What do you do when you can’t sleep? You read novels. And what do you do when you want to encourage authors to write more novels? You buy a 13th century castle in Scotland and set up a writers’ retreat – all expenses paid.
Doreen Mary English did just this. Born in England in 1915 to Irish parents, she wanted to be an actress, and did get bits parts in American-made movies as Drue Mallory. She was first Mrs. John Robertson. Then she became Mrs. Dale Maher, who was the secretary of the U.S. legation in Johannesburg. Finally, in 1953, she became the third wife of H.J. Heinz II. His grandfather was H. J. Heinz himself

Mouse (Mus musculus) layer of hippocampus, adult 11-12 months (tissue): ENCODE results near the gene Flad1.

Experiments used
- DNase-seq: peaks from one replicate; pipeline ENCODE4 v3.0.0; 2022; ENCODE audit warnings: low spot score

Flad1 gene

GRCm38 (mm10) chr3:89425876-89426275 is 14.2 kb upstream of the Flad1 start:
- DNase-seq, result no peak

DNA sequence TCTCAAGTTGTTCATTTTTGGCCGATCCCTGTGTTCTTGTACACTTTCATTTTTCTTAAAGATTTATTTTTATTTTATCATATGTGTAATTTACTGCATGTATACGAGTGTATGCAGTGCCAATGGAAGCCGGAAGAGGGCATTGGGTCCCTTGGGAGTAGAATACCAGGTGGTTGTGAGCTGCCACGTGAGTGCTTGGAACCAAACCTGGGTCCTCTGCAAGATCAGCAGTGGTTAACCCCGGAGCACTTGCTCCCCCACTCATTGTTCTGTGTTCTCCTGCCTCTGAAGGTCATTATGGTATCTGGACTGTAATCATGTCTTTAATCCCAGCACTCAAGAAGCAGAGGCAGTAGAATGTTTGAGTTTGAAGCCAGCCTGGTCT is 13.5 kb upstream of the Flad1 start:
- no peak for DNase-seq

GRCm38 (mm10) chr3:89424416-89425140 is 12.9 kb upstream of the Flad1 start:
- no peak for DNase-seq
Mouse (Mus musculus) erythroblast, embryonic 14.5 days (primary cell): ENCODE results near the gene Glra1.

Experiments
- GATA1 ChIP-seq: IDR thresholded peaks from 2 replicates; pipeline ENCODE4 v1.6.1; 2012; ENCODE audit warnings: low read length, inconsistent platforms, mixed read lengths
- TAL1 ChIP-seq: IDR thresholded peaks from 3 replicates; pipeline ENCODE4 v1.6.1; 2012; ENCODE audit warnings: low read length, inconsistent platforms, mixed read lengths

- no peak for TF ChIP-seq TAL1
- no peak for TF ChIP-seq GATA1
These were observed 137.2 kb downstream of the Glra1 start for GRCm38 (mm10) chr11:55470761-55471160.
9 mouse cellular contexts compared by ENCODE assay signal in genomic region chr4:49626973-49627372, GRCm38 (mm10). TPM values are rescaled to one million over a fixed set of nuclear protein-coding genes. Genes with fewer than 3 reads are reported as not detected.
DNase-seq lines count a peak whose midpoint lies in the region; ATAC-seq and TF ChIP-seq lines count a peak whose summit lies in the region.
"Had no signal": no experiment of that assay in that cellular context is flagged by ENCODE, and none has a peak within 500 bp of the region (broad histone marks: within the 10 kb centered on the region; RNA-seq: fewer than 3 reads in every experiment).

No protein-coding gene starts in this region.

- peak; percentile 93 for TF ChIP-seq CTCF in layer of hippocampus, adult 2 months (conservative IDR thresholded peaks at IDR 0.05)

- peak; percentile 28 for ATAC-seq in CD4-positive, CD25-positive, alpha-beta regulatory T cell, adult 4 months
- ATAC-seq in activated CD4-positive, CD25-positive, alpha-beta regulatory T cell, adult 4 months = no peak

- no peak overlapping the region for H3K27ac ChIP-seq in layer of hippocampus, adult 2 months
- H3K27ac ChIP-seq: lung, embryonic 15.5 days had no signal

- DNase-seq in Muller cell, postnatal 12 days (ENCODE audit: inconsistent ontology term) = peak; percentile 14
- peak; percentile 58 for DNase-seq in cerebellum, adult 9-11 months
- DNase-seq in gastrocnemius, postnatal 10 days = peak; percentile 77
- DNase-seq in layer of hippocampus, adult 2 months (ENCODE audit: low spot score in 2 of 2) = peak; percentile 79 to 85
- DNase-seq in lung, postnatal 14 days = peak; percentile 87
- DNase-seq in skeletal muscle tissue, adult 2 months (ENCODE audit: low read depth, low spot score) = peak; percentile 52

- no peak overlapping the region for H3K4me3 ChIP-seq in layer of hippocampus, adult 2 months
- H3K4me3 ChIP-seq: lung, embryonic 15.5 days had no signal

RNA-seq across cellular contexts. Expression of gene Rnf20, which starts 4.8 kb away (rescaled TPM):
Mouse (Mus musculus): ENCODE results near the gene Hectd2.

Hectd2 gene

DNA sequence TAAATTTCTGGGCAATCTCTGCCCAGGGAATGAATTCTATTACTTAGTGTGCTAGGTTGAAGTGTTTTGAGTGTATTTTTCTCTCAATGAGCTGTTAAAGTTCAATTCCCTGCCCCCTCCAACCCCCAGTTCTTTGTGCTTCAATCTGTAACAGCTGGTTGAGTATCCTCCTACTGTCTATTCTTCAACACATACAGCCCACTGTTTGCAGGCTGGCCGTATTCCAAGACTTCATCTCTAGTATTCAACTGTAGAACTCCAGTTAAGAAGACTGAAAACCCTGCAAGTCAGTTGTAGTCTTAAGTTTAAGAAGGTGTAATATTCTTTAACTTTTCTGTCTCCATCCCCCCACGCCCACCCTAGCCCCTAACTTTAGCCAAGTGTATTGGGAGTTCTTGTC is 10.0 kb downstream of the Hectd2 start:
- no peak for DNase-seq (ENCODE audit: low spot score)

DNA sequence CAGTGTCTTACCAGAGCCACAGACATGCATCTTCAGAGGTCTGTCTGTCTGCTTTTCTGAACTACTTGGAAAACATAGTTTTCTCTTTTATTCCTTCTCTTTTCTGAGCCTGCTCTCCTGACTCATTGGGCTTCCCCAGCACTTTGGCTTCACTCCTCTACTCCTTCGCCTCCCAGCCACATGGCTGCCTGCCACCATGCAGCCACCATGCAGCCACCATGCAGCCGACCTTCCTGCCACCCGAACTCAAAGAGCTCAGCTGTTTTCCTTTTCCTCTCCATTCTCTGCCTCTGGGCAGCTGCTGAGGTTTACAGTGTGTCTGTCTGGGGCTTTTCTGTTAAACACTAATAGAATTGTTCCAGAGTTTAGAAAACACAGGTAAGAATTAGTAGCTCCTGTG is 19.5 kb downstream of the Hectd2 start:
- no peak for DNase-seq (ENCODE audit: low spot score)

Drue, intelligent and private, was a literary endowment power house. She was the publisher of The Paris Review from 1933 to 2008. Friends with the literary giants of the day, when she bought the castle, she set up her writers’ retreat. She also co-founded the publishing house ECCO in 1971, which was later folded into Harper. In 1995, she endowed the Drue Heinz Prize at the University of Pittsburgh for short stories.
The castle has its own fabulous history. Sacked twice in the 16th century, it was periodically rebuilt and added onto, although the original tower still exists. The poet William Drummond purchased the castle in 1638 and it stayed in the family until the 1970s, when the last Drummond’s death. He left it to his butler! Drue Heinz died there in March, 2018. She was 103.